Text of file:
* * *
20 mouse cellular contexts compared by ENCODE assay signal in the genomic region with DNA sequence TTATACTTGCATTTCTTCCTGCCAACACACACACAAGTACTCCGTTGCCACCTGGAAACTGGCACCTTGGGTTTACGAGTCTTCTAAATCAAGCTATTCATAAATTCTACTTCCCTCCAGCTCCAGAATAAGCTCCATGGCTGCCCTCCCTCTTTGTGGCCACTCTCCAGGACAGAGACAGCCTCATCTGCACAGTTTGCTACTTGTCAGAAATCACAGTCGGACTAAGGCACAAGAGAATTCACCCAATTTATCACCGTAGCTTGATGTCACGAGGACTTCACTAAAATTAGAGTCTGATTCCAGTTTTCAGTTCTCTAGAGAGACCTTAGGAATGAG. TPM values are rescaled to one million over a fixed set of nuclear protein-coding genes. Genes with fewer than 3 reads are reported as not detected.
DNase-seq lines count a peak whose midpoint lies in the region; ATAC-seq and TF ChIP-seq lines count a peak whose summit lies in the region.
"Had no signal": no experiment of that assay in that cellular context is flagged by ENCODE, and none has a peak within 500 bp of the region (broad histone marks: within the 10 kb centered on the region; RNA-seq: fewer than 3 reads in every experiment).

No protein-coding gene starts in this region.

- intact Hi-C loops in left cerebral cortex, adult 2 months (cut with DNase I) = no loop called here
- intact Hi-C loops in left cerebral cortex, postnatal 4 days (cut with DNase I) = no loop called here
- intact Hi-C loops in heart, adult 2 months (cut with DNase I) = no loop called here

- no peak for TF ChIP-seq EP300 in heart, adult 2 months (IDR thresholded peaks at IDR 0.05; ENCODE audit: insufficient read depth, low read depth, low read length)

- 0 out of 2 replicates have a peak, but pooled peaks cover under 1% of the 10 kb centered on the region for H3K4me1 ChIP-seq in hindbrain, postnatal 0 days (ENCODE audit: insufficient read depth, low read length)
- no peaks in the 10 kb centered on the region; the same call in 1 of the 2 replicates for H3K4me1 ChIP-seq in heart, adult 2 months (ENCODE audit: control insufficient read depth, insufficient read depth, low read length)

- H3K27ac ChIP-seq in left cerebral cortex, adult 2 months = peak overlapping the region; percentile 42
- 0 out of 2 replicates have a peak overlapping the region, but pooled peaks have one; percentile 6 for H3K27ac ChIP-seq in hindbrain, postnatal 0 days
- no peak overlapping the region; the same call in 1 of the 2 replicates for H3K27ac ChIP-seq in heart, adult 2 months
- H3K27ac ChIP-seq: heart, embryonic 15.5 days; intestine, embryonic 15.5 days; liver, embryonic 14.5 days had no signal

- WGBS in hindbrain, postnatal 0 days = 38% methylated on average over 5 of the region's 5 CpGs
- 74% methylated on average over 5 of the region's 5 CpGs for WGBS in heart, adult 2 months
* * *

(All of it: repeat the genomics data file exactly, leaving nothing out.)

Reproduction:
20 mouse cellular contexts compared by ENCODE assay signal in the genomic region with DNA sequence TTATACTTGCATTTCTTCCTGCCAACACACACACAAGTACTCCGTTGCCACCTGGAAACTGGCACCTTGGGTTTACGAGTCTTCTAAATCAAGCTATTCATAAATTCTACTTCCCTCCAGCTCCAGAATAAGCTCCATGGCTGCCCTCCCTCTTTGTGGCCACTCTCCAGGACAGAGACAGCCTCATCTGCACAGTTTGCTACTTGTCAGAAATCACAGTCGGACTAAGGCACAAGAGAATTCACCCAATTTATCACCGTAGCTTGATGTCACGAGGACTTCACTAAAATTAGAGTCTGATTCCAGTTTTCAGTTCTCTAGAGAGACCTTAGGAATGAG. TPM values are rescaled to one million over a fixed set of nuclear protein-coding genes. Genes with fewer than 3 reads are reported as not detected.
DNase-seq lines count a peak whose midpoint lies in the region; ATAC-seq and TF ChIP-seq lines count a peak whose summit lies in the region.
"Had no signal": no experiment of that assay in that cellular context is flagged by ENCODE, and none has a peak within 500 bp of the region (broad histone marks: within the 10 kb centered on the region; RNA-seq: fewer than 3 reads in every experiment).

No protein-coding gene starts in this region.

- intact Hi-C loops in left cerebral cortex, adult 2 months (cut with DNase I) = no loop called here
- intact Hi-C loops in left cerebral cortex, postnatal 4 days (cut with DNase I) = no loop called here
- intact Hi-C loops in heart, adult 2 months (cut with DNase I) = no loop called here

- no peak for TF ChIP-seq EP300 in heart, adult 2 months (IDR thresholded peaks at IDR 0.05; ENCODE audit: insufficient read depth, low read depth, low read length)

- 0 out of 2 replicates have a peak, but pooled peaks cover under 1% of the 10 kb centered on the region for H3K4me1 ChIP-seq in hindbrain, postnatal 0 days (ENCODE audit: insufficient read depth, low read length)
- no peaks in the 10 kb centered on the region; the same call in 1 of the 2 replicates for H3K4me1 ChIP-seq in heart, adult 2 months (ENCODE audit: control insufficient read depth, insufficient read depth, low read length)

- H3K27ac ChIP-seq in left cerebral cortex, adult 2 months = peak overlapping the region; percentile 42
- 0 out of 2 replicates have a peak overlapping the region, but pooled peaks have one; percentile 6 for H3K27ac ChIP-seq in hindbrain, postnatal 0 days
- no peak overlapping the region; the same call in 1 of the 2 replicates for H3K27ac ChIP-seq in heart, adult 2 months
- H3K27ac ChIP-seq: heart, embryonic 15.5 days; intestine, embryonic 15.5 days; liver, embryonic 14.5 days had no signal

- WGBS in hindbrain, postnatal 0 days = 38% methylated on average over 5 of the region's 5 CpGs
- 74% methylated on average over 5 of the region's 5 CpGs for WGBS in heart, adult 2 months